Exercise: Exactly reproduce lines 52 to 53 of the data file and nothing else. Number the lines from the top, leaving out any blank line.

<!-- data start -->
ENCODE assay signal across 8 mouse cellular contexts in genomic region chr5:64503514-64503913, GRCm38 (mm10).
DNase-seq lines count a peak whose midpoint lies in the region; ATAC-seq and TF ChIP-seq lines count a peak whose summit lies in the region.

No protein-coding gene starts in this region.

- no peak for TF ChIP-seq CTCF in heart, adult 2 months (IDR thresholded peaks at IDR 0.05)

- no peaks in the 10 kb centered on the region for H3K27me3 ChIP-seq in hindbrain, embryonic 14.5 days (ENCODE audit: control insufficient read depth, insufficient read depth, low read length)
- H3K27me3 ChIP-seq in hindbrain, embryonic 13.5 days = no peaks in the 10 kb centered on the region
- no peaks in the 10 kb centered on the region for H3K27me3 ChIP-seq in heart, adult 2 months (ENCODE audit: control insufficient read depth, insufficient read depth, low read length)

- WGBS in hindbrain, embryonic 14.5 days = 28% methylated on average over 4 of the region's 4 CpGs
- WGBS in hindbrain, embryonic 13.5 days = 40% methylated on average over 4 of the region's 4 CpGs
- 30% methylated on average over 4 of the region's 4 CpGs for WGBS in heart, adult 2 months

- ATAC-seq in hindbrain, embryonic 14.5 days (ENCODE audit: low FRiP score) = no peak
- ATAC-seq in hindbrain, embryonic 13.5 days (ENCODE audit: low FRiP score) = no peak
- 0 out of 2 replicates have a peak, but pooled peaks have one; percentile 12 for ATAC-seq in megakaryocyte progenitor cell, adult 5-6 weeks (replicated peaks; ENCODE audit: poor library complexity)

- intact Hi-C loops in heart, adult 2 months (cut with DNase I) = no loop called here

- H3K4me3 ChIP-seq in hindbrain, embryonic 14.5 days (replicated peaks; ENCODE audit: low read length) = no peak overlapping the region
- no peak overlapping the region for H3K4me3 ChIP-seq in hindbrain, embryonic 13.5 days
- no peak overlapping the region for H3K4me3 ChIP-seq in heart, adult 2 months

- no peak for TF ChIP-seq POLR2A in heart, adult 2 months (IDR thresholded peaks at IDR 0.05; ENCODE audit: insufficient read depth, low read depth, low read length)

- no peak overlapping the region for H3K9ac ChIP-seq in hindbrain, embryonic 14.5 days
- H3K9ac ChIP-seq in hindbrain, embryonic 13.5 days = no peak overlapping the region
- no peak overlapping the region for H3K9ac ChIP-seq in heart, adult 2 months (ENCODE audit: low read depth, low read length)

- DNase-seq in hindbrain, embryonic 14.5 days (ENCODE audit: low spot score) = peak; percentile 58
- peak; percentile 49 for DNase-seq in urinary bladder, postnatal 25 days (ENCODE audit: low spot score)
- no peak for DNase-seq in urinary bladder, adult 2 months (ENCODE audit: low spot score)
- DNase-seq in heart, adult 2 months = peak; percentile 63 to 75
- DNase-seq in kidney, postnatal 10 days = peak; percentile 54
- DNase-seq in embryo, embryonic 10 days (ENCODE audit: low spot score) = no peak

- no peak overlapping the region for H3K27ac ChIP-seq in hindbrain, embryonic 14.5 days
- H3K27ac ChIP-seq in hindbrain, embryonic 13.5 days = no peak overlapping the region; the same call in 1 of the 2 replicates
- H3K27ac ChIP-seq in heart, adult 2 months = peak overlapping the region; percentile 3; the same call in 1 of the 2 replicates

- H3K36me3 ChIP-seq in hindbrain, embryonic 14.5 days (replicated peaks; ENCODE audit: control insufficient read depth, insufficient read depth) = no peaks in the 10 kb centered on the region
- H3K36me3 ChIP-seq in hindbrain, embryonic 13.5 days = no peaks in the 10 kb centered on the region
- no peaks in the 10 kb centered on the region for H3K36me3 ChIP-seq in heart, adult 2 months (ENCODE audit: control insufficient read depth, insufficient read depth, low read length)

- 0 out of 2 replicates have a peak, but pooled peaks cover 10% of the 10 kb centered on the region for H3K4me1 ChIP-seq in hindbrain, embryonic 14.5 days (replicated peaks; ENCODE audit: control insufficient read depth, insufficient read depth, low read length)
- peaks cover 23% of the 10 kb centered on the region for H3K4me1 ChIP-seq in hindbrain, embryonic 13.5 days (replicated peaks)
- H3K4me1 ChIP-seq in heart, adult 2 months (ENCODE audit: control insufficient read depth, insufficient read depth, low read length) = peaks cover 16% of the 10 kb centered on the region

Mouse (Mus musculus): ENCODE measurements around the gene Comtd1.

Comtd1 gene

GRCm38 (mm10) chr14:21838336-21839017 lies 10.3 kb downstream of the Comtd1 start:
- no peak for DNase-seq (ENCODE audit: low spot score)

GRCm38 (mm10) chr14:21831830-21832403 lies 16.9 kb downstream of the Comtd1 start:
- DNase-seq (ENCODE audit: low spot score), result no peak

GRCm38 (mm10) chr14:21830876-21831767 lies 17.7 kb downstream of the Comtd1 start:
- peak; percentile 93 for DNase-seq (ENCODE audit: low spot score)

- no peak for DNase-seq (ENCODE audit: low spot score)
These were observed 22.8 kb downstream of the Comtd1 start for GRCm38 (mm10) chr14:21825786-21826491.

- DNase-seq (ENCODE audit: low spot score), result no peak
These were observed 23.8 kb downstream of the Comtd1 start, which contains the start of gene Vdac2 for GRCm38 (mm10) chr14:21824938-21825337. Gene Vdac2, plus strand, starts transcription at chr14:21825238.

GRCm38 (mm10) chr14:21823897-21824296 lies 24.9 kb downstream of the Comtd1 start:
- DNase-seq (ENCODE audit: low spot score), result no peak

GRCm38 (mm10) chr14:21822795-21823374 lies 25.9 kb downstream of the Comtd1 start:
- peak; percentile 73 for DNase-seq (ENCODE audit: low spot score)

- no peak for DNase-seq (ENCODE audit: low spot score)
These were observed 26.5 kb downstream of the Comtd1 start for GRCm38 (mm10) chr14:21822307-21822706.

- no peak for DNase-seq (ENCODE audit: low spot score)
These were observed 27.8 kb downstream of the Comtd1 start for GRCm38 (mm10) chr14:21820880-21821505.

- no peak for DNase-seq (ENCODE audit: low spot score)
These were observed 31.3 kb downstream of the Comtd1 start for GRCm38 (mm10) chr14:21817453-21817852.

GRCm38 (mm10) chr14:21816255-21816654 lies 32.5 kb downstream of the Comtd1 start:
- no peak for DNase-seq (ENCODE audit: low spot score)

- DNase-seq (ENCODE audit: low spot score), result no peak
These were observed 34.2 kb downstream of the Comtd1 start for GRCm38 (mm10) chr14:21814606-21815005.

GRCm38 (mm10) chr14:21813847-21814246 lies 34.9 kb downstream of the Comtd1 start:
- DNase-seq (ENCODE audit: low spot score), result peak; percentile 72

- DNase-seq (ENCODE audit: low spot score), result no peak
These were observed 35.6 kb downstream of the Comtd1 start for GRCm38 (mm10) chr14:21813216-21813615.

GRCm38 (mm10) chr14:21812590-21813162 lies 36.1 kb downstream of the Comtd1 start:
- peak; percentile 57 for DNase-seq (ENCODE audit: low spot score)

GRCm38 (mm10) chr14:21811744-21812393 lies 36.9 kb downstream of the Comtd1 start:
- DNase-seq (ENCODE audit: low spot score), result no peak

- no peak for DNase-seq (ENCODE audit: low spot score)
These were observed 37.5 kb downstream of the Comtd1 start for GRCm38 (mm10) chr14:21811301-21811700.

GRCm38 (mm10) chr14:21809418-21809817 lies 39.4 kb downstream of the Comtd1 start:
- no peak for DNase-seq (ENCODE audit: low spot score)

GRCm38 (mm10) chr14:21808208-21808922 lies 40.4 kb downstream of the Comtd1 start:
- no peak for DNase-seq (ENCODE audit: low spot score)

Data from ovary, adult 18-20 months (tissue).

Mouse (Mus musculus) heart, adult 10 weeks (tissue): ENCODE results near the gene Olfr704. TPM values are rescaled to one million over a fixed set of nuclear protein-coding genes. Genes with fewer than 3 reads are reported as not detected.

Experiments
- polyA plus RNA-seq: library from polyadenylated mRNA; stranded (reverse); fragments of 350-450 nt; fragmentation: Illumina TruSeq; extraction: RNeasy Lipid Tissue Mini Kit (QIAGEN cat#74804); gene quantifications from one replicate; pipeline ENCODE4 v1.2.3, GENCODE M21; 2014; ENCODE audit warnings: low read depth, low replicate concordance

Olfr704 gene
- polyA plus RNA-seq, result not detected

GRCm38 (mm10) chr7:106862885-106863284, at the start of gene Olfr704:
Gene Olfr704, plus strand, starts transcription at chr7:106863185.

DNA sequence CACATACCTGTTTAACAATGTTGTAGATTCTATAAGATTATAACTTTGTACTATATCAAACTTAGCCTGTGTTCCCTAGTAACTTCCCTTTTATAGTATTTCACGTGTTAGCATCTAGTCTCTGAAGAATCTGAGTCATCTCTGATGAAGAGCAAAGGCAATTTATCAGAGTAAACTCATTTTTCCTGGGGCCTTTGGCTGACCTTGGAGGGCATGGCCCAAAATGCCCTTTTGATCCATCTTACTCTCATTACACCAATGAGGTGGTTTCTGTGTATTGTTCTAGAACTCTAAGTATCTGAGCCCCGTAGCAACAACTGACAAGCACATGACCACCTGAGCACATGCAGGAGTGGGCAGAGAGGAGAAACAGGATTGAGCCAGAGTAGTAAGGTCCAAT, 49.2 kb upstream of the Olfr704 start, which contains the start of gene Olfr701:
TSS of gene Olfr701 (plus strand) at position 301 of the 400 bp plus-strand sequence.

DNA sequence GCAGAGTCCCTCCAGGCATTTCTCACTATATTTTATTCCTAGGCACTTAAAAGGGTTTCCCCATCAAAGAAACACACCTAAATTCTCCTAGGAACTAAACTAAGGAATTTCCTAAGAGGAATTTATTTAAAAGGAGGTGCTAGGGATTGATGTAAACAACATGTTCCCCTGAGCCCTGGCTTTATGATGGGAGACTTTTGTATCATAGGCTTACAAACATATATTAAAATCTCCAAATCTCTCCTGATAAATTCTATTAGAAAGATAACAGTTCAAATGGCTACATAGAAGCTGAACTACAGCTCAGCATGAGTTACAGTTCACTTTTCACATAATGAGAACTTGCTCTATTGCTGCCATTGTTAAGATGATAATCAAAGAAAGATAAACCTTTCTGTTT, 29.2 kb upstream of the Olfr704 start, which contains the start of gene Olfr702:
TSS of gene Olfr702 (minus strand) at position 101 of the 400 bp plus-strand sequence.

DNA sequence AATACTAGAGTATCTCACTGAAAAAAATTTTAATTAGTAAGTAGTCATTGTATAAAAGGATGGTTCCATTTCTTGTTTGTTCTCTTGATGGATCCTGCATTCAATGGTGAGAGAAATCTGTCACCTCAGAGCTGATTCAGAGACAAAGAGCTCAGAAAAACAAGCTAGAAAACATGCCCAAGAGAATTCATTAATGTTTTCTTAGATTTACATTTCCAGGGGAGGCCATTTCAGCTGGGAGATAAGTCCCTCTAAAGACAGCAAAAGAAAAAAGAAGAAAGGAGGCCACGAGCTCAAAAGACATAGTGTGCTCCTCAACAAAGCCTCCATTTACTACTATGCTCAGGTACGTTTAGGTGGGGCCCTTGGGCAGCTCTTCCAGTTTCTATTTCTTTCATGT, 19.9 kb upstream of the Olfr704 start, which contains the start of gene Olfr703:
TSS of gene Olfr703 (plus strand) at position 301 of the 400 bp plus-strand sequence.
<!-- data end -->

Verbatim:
- peak; percentile 73 for DNase-seq (ENCODE audit: low spot score)

- no peak for DNase-seq (ENCODE audit: low spot score)